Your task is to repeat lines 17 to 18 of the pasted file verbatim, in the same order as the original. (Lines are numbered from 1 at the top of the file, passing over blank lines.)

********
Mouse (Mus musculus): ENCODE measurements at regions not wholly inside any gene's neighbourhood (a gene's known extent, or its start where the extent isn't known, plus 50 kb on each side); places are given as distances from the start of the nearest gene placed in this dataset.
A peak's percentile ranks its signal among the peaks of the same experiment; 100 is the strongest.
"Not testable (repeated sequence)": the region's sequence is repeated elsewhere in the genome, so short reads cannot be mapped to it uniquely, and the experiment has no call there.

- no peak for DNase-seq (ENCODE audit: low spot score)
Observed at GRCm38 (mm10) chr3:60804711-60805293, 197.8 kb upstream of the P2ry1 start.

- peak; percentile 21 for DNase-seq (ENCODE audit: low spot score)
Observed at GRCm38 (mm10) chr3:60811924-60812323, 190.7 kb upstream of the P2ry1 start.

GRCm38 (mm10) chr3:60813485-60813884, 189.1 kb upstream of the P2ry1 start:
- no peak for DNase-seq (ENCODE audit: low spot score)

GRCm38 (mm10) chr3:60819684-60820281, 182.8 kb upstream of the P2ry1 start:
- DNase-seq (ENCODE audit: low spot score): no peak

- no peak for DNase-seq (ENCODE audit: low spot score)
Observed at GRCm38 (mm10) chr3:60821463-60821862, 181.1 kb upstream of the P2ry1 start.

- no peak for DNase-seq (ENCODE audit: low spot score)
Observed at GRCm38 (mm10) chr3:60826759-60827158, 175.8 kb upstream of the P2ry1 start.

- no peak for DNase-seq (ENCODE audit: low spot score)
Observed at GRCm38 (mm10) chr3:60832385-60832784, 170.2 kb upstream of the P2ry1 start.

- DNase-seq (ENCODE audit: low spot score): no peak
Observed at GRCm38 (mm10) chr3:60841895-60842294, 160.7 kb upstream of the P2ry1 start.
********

Observed at GRCm38 (mm10) chr3:60832385-60832784, 170.2 kb upstream of the P2ry1 start.

- DNase-seq (ENCODE audit: low spot score): no peak